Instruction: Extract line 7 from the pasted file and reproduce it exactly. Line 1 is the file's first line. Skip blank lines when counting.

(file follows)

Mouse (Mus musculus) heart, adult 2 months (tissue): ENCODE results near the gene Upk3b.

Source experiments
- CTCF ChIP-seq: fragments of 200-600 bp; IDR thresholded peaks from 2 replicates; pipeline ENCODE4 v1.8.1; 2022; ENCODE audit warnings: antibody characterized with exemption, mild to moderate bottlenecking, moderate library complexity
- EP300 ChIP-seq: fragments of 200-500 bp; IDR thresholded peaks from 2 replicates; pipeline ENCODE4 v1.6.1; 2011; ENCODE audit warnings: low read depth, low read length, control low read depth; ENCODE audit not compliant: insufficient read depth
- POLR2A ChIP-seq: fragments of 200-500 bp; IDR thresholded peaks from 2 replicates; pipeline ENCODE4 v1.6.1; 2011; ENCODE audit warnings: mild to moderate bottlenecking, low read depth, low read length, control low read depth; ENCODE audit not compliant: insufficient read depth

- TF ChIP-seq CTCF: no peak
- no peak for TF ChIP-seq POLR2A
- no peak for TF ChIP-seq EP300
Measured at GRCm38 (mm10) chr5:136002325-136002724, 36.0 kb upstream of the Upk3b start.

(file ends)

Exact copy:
- no peak for TF ChIP-seq POLR2A